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Format: Paperback
We have something really special here! Too early to say if STORM OF WINGS will go on to Tolkienish heights with the lovers of the genre but what a start! And in all honesty, I would re-read this over Fellowship Of The Ring without a moments hesitation.
Dragonmaster is beautifully written but more than that the story is all class. I felt an affinty with Hal during his early struggles as a boy then in the army. Then the journey with him as he becomes a dragon rider, with his own squadron eventually, is a pure pleasure to be a part of.
From the plight and perils of Deraine and Sagene to the evil Roche, Hal Kalias goes from peasant-child who must leave his home to finding a place on the front line. In time he becomes a Lord. Then a dragonmaster. And you will savour each page as you share the journey.
Battles atop the backs of dragons adds another dimension to the story. I was reminded of world war 1 biplane action as the factions take to the skies with bow, aiming for the 'meat' rather than the machine (or in this case, the dragons). You too will be whisked away to magical places that you want to learn more about -- nothing in this book is a chore to read.
Action comes thick and fast from the outset. Along the way the human condition is echoed through characters that battle the same vices and virtues as the rest of us. There's Hal's first crush; dealing with rivals; finding love; forging relationships with a select few; tolerating fools; fighting against hopelessness and keeping an even keel: it's just so well done. His battles are not just fought upon his mighty dragons but within, the battles of emotions, thoughts, and stuggles of the mind that must be conquered too.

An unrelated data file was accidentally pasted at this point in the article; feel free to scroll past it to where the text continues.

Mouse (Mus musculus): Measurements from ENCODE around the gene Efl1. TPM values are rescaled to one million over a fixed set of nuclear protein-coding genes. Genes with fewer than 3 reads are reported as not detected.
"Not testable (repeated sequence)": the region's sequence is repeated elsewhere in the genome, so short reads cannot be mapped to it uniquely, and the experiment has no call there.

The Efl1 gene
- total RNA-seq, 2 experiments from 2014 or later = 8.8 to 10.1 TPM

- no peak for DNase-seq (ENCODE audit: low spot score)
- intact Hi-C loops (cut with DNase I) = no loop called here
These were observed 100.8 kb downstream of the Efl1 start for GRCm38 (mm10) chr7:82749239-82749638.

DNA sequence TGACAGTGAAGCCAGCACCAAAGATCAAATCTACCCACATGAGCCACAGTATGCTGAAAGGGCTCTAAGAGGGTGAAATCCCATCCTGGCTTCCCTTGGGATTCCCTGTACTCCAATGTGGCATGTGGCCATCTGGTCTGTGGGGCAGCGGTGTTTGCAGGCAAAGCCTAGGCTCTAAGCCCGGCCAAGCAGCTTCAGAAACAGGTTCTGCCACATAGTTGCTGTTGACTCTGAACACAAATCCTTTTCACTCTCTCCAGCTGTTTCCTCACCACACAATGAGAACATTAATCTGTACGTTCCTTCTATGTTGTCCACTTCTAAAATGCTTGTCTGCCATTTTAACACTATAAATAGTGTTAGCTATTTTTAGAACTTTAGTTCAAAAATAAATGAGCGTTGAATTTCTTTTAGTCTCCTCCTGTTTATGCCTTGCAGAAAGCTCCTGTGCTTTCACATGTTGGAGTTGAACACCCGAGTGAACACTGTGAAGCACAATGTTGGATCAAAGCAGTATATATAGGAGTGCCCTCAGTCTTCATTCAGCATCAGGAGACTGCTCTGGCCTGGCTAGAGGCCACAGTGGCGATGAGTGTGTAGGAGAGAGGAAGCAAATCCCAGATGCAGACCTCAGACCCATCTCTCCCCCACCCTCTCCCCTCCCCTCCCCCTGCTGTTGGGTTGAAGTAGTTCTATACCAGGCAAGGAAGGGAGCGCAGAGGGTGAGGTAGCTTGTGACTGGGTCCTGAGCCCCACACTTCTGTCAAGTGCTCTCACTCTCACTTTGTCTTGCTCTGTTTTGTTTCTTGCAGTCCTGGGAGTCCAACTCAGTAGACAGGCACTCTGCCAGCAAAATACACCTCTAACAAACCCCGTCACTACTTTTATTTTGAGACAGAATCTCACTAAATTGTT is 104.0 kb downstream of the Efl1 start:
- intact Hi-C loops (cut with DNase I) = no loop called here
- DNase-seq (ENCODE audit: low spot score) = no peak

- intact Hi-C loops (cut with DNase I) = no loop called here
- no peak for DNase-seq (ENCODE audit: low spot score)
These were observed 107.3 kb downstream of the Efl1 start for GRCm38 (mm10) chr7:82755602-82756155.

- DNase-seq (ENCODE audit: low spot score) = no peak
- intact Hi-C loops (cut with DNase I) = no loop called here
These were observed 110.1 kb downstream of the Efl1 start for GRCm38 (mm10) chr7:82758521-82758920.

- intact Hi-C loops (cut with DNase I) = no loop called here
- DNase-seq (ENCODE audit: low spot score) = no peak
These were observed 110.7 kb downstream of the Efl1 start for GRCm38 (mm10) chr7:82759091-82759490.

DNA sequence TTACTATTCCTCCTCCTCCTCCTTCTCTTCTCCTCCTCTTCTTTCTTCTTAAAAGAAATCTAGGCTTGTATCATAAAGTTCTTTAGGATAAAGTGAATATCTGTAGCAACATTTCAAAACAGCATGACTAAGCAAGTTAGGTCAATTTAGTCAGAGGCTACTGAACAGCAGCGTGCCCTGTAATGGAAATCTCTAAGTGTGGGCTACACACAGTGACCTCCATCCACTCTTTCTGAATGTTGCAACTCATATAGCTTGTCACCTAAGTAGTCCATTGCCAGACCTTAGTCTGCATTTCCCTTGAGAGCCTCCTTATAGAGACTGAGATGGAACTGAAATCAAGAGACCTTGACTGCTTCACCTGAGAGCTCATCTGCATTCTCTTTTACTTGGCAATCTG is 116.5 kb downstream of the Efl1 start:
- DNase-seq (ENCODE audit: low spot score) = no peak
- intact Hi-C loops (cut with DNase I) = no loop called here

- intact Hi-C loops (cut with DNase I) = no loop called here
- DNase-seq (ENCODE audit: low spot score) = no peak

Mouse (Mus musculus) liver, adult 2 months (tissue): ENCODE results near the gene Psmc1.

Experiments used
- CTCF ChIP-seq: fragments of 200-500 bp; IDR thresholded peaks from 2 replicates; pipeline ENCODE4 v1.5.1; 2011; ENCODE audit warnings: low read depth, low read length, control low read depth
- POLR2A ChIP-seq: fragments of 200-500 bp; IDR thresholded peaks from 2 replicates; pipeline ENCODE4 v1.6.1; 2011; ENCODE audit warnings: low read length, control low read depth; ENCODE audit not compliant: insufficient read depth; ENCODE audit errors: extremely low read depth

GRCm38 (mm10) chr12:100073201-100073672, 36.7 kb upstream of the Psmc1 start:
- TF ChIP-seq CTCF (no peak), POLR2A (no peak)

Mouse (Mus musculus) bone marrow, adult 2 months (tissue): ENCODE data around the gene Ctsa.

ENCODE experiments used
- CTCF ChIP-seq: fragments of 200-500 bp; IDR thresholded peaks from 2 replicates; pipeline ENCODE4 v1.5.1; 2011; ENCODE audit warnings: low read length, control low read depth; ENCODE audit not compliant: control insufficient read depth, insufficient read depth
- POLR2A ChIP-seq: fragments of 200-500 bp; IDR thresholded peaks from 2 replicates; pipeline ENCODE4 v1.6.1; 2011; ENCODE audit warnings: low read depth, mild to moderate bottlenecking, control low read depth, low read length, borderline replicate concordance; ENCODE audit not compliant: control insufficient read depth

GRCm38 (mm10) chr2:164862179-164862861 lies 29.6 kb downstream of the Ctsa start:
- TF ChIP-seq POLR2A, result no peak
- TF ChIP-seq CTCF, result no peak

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Format: Paperback Verified Purchase
Chris Bunch shows some real creativity in Storm of Wings by his ability to adequately blend real military action with Fantasy themes. After reading a bit more about him, his ability to do this is supported by his personal history and makes things that much more plausible.

Bunch takes your cliche poor, down-trodden, hero adolescent and carries him through a series of events that culminate in his being conscripted in the military. The main theme of the hero is a fascination with dragons that both rewards and punishes him at different points in the story. Nothing outrageously good in any of this.

What really sets the story apart is that Bunch creates a military/war environment that is real. His disdain for staff Officers and for those who don't understand the difference between actual fighting skills and parade skills is wonderful. I really liked some of the moral sentiments that Bunch evolves in the main character. Things like not leaving the soldiers he is serving with and other ideals really ring strongly of someone who knows what that really means.

The writing is fast paced and the story had enough intrigue and a smattering of romance to keep is balanced and fun. I am surprised that I have never heard of this before because it's really quite good and gives such a fun, realistic flavor to classic Fantasy that you can't help enjoying it.